Gains were also noted in the percentage of members receiving proper follow-up after hospitalization for mental illness (70 to 73 percent), the percentage of children with asthma receiving proper medicine for their conditions (from 60 to 63 percent), and the percentage of children properly immunized (70 to 72 percent).
One-point gains were seen (78 to 79 percent) in blood sugar testing for people with diabetes and (22 to 23 percent) in proper management of people receiving antidepressant medication (although HMOs report problems in collecting all the data related to this measure).
Cervical cancer screening rates were unchanged (78 percent) and one-point declines were seen in breast cancer screening (71 to 70 percent) and eye exams for people with diabetes (51 to 50 percent).
In individual plan performance, Horizon, Health Net, and CIGNA each improved in at least nine of the 12 performance measures compared with last year. Aetna demonstrated the most decline in performance, with decreased scores in eight of 12 measures. United HealthCare declined in six measures.
Historically, New Jersey’s managed care plans have scored below regional and national averages. However, data provided in this year’s report card show that the gap has been closing. Since 1999, the state has improved its scores on most performance measures from 9 to 22 points. Smaller improvements were seen at regional and national levels, where significant gaps in the percentage of members who benefit from best practices remain.
The HMO performance report will be mailed to more than 2,300 businesses in the state. There is also a web version of the report card, which allows consumers to create customized performance charts for the plans in which they are considering enrolling. The State Health Benefits Program (SHBP), which covers more than 700,000 current and retired state employees and family members, provides a summary of the report card results to each member. HMOs that participate in the SHBP must meet specific standards on the report card’s quality measures or face penalties.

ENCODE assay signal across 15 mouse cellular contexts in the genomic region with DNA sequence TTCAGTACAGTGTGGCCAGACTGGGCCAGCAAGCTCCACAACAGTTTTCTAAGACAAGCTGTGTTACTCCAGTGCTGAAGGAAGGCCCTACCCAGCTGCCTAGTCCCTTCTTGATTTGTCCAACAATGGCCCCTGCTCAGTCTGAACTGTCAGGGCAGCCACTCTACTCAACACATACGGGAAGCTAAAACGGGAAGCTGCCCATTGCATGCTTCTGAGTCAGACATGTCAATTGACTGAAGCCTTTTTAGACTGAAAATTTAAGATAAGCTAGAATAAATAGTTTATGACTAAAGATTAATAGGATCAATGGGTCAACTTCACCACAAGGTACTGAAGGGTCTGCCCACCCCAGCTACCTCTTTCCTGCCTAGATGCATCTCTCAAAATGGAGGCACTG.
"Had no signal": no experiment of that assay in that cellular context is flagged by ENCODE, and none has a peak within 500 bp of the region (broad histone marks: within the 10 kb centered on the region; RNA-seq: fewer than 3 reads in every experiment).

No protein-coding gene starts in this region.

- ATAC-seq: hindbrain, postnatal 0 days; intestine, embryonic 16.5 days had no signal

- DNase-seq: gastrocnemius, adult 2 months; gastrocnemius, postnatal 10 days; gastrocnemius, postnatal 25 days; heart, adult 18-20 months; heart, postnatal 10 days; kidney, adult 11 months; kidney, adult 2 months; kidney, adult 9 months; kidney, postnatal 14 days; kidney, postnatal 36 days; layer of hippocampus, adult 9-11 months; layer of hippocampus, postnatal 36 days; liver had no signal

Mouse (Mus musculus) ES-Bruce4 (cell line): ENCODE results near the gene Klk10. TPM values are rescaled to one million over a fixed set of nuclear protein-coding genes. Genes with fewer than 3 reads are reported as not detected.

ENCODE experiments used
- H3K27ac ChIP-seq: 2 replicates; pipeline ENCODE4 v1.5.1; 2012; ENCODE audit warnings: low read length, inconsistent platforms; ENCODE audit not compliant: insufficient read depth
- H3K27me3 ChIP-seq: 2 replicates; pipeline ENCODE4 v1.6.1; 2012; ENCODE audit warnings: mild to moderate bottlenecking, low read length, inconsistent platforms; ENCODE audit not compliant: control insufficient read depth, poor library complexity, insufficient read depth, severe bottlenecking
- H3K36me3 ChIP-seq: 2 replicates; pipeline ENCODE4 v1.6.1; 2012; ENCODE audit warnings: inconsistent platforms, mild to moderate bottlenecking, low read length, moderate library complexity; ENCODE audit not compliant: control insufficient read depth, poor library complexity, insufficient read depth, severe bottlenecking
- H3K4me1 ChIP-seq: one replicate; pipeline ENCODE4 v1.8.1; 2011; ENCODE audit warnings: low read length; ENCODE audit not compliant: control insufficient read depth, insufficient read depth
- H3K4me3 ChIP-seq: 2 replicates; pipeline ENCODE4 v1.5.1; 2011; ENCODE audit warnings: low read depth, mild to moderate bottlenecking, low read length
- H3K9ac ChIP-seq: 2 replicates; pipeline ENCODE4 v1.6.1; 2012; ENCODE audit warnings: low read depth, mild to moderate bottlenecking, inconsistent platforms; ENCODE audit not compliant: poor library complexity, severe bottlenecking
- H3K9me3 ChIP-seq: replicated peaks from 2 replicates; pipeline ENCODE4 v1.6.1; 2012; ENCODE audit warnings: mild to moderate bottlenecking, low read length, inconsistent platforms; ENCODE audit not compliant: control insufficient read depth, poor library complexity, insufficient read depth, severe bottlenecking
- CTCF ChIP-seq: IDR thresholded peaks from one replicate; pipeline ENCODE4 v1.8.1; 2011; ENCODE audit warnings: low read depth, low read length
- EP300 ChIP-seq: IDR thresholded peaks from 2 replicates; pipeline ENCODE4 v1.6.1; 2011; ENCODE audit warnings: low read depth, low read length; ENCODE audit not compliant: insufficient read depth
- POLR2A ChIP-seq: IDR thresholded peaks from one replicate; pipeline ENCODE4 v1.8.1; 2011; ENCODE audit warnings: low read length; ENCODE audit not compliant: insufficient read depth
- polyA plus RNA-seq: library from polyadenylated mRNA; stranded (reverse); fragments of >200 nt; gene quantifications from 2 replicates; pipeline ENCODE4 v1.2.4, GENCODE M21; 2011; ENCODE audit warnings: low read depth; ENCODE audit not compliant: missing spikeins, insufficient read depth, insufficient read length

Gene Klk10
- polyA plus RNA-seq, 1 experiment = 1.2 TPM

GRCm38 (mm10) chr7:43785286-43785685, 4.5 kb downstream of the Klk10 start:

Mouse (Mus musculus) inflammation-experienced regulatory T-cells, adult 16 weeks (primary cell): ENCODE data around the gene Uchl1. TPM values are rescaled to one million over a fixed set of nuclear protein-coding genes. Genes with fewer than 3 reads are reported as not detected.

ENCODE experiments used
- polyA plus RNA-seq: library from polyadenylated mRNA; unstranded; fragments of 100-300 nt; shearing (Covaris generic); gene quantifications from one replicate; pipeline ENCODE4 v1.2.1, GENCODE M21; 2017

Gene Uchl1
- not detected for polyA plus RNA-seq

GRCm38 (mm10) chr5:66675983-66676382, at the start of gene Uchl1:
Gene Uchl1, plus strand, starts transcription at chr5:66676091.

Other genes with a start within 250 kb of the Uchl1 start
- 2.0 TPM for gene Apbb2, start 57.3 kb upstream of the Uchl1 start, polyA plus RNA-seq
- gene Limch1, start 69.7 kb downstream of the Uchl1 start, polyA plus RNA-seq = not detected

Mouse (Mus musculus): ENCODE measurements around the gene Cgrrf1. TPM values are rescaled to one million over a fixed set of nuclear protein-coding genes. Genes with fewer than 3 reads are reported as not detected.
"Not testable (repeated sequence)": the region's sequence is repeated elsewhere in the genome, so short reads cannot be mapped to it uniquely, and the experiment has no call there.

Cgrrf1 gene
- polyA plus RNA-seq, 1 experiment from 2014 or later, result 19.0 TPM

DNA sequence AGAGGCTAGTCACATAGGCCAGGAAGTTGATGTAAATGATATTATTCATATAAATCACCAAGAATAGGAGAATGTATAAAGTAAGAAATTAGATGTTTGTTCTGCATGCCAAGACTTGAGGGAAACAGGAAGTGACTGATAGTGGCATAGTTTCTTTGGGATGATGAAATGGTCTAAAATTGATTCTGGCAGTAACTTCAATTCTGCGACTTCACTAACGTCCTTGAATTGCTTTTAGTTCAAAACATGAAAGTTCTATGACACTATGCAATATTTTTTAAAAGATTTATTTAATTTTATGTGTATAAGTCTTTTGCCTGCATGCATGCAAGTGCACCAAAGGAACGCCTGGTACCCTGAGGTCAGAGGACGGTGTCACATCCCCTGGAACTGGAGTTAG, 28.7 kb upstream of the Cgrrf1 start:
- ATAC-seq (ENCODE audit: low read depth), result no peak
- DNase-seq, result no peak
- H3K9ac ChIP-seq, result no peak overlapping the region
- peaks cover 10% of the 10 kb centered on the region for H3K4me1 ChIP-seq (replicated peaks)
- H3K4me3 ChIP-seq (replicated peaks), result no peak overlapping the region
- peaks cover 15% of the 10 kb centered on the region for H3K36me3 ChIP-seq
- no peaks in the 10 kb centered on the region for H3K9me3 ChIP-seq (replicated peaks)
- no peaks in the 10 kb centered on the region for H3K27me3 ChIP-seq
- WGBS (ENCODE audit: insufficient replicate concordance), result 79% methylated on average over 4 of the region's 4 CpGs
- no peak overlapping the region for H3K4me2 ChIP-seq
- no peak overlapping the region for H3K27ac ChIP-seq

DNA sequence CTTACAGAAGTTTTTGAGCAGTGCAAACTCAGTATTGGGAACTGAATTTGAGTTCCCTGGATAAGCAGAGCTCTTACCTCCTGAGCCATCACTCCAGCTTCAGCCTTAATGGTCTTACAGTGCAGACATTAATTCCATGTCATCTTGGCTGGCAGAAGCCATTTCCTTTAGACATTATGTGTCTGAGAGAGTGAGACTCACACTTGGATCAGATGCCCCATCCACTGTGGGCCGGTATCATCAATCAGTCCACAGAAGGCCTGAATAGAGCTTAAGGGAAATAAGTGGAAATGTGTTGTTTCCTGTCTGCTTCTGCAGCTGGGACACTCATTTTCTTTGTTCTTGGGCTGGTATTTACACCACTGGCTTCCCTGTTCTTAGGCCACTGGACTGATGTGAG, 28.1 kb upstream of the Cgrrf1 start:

Information in the report card comes from two sources. Performance data on health care delivery comes from measures developed by the National Committee on Quality Assurance (NCQA), a non-profit group that assesses managed care quality nationwide. HMOs and Point of Service (POS) plans submitted to the department 2002 performance data, which were audited for accuracy. Consumer satisfaction data come from a 2003 statewide survey of about 3,000 plan members.
The web guide may be viewed, printed or downloaded at no charge. Copies may be obtained by calling 800-418-1397 or by contacting the Office of Research and Development, New Jersey Department of Health and Senior Services, P.O. Box 360, Trenton, 08625-0360. The guide may also be requested by e-mail at firstname.lastname@example.org. There is a fee for multiple copies.